All disciplines have their histories in addition to their theories. In general, the history of a set of problems is treated separately from the nature of the problems themselves. The axioms of a given discipline may be the object of external inquiry but are not usually subject to historical examination. In this way, psychoanalysis has been investigated, even challenged, by a variety of other disciplines: biology, linguistics, history, philosophy, literature, and so forth. One may ask whether psychoanalysis can also become (...)
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  24.  1
    The Metrics of Cognition and the Rhythm of the Unconscious.Shirley Sharon-Zisser - 2003 - Pragmatics and Cognitionpragmatics and Cognition 11 (1):171-190.
    This review article of Mey's When Voices Clash rethinks the links drawn by cognitive poetics between thought-representation and language in relation to the category of rhythm and metre as symptoms, in Plato's Republic and in the psychoanalytic theory of Freud, Lacan, and in particular in Nicolas Abraham's Rhythms. Utilizing Abraham's idea of rhythmizing consciousness as a non-linear psychic unfolding coeval with the Freudian unconscious, an unfolding in constant tension and interaction with cognitive consciousness's periodicity, linearity, and tendency (...)
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  25. The Teleological Suspension of the Ethical: Abraham, Isaac, and the Challenge of Faith.Richard Oxenberg - manuscript
    God demands that Abraham sacrifice his son Isaac. Why? Kierkegaard tells us that God requires of Abraham a "teleological suspension of the ethical." In this essay I explore the meanings of the Ethical, God, and Faith in an effort to make sense of this phrase, and, more broadly, of the biblical story itself.
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  26.  48
    The Leadership Archetype: A Jungian Analysis of Similarities Between Modern Leadership Theory and the Abraham Myth in the Judaic–Christian Tradition.Neil Remington Abramson - 2007 - Journal of Business Ethics 72 (2):115-129.
    Archetypal psychology suggests the possibility of a leadership archetype representing the unconscious preferences of human beings as a species about the appropriate relationships between leaders and followers. Mythological analysis compared God’s leadership in the Abraham myth with modern visionary, ethical and situational leadership to find similarities reflecting continuities in human thinking about leadership over as long as 3600 years. God’s leadership behavior is very modern except that God is generally more relationship oriented. The leadership archetype that emerges is of (...)
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  27.  15
    The Binding of Abraham: Levinas’s Moment in Kierkegaard’s Fear and Trembling.Robert C. Reed - 2017 - Sophia 56 (1):81-98.
    Most readings of Kierkegaard’s Fear and Trembling take its account of the Abraham and Isaac story to imply fairly obviously that duty towards God is absolutely distinct from, and therefore capable of superseding, duty towards neighbor or son. This paper will argue, however, that the Akedah, or ‘binding’ of Isaac, as Kierkegaard’s pseudonym, Johannes de Silentio, depicts it, binds Abraham to Isaac in a revitalized neighbor relation that is not at all subordinate, in any simple way, to (...)’s God-relation. The two relations are defined by an intimate mutual tension, a dynamic of passionate inwardness that responds to the immediate demands of the neighbor as fully as the ethics that Levinas notoriously accuses Kierkegaard of having ignored. It is also the dynamic of time consciousness, which for Levinas is fundamentally ethical. I show that Kierkegaardian faith can be viewed as the dynamic of time-consciousness transformed by passionate inwardness into one’s God-relation—that is, converted into a certain religious mode of life. The ethics corresponding to this—an ethics of neighbor love superseding the ‘social morality’ that Silentio, following Hegel, calls the ‘ethical’—would then be the same dynamic of time-consciousness transformed by passionate inwardness into one’s neighbor-relation. The key to the argument is seeing the need to substitute for the spatial dichotomy ‘interior/exterior,’ which results in so much trouble when comparing Levinas and Kierkegaard, the temporal contraries ‘giving up’ and ‘getting back.’. (shrink)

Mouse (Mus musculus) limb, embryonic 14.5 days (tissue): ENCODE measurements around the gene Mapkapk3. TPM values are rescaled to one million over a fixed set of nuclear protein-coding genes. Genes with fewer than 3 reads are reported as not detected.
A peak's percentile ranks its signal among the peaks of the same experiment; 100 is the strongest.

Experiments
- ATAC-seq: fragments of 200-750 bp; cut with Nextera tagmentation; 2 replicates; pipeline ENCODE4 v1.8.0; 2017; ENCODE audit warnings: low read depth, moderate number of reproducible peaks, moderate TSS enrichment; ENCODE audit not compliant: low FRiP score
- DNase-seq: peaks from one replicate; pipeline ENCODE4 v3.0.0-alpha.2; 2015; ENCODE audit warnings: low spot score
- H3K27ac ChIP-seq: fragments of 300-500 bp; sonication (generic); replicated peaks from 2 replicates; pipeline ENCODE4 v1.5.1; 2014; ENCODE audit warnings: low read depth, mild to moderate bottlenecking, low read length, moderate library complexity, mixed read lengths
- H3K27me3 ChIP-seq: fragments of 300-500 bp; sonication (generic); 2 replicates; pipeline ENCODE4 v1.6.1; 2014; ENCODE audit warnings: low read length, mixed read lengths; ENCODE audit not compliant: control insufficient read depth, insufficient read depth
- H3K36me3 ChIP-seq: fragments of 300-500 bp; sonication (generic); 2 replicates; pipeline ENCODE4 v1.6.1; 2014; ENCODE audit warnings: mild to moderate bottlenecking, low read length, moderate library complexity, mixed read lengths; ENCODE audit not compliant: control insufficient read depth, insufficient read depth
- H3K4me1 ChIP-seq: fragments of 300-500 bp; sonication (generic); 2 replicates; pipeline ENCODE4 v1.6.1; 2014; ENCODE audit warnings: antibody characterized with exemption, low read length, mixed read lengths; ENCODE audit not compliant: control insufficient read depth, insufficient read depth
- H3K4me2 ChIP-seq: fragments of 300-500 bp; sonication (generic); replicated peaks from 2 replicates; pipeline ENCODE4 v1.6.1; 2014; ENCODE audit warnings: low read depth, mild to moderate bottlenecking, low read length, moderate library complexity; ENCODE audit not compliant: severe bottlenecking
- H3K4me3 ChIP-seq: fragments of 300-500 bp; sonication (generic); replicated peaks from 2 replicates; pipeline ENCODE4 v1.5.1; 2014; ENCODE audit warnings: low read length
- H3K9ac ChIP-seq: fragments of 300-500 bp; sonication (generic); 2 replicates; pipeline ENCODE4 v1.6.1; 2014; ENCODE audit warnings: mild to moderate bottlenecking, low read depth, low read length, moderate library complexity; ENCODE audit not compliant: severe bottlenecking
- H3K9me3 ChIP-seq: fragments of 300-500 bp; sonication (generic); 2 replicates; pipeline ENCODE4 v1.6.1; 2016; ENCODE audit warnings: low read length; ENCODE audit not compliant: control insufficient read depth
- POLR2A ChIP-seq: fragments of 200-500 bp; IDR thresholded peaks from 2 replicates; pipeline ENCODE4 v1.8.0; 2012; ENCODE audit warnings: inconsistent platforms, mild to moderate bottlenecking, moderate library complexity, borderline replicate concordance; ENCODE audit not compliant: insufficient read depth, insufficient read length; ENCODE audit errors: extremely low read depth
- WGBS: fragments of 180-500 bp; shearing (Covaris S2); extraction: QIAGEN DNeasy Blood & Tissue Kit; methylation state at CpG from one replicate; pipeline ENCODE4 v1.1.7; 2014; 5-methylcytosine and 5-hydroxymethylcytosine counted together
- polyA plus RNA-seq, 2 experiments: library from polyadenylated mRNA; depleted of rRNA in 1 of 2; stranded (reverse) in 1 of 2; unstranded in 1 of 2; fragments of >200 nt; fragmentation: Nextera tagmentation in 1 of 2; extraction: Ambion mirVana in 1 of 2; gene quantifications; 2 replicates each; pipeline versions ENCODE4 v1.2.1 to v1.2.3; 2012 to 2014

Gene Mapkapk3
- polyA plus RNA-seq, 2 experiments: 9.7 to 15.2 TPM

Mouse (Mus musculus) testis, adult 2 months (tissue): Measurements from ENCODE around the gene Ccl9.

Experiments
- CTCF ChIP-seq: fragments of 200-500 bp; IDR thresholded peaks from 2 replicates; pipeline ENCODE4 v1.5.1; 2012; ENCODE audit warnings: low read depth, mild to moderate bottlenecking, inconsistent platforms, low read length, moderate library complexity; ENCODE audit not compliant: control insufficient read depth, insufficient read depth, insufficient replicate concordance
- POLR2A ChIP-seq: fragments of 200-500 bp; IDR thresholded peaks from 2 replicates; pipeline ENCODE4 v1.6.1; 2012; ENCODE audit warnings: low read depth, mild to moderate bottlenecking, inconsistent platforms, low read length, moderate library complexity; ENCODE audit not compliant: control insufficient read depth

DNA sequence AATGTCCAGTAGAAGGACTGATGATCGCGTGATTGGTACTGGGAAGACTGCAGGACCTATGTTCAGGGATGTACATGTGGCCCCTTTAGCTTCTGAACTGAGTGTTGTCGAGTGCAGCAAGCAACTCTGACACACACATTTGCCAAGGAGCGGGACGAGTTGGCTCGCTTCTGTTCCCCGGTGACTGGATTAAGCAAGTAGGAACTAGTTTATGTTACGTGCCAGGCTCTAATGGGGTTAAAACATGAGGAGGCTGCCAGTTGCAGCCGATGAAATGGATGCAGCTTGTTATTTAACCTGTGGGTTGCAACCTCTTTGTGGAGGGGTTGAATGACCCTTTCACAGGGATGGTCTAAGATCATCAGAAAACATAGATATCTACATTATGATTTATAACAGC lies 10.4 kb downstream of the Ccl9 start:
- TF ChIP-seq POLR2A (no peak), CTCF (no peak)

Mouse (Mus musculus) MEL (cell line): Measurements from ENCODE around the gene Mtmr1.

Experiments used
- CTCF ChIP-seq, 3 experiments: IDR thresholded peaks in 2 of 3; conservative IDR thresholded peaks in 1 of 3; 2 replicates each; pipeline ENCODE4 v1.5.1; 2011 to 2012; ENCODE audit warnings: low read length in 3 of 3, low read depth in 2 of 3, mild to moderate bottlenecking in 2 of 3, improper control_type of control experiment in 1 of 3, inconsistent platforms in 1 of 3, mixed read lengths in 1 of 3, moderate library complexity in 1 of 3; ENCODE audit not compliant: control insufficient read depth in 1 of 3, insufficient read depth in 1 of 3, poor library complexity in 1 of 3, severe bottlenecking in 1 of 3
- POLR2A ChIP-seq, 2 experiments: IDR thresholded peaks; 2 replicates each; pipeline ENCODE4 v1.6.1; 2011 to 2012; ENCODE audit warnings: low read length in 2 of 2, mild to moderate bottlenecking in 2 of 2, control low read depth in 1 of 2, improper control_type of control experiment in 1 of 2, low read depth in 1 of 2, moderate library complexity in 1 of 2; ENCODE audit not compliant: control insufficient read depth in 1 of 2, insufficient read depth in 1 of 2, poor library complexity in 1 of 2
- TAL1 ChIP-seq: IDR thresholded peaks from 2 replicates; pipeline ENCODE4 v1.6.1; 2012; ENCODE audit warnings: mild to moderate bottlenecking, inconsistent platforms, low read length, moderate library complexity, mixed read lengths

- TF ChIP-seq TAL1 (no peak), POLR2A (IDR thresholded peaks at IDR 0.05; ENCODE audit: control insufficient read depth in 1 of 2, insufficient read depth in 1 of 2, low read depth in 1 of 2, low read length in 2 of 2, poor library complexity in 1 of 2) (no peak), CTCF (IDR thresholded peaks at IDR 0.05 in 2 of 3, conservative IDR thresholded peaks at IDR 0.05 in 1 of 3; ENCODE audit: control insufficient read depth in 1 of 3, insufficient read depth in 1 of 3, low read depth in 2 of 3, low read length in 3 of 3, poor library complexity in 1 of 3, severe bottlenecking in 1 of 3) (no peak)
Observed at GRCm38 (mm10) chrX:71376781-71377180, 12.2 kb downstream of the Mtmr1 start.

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  28.  9
    Bradford F. Hinze Şi Irfan A. Omar (Eds.), Heirs of Abraham. The Future of Muslim, Jewish, and Christian Relations.Andrei Dragos Giulea - 2006 - Journal for the Study of Religions and Ideologies 5 (15):107-109.
    Bradford F. Hinze şi Irfan A. Omar (eds.), Heirs of Abraham. The Future of Muslim, Jewish, and Christian Relations Maryknoll, New York, 2005.
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  29. Seminar on the Dual Unity and the Phantom.Abraham Nicolas & Goodwin Tom - 2016 - Diacritics 44 (4):14-38.
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  30. Anti-Machiavel,, Où, Essai de Critique Sur le Prince de Machiavel.Niccolò Frederick, Abraham-Nicolas Voltaire, Machiavelli, Amelot de La Houssaie & Freres Colomb - 1741 - Chez les Frères Colomb.
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  31. Examen du Prince de Machiavel Avec des Notes Historiques & Politiques.Niccolò Frederick, Abraham-Nicolas Voltaire, Machiavelli & Amelot de La Houssaie - 1741 - Chez Guillaume Meyer.
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  32. Abraham! Abraham! Kierkegaard and the Hasidim on the Binding of Isaac.Jerome I. Gellman - 2003
     
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  33.  7
    El pueblo y las pasiones: un análisis de los Discorsi sopra prima deca di Tito Livio de Nicolás Maquiavelo.Eugenia Mattei - 2017 - Agora 37 (1).
    The aim of this article is to analyze how Niccolò Machiavelli conceptualizes the people in the Discorsi sopra prima deca di Tito Livio. For this purpose, in first place, we will sequentially restore the mentions on people that are linked to the passions. In second place, we will focus on the treatment of the different passions. Finally, we will illuminate what kind of people are at stake and how the people intervene in the construction of the political bond.
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  34.  25
    Karl Marx and Abraham Lincoln: A Curious Convergence.Robin Blackburn - 2011 - Historical Materialism 19 (4):145-174.
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  35.  38
    La recepción del pensamiento de Proclo en la obra de Nicolás de Cusa.Claudia D'Amico - 2009 - Anales Del Seminario de Historia de la Filosofía 26:107-134.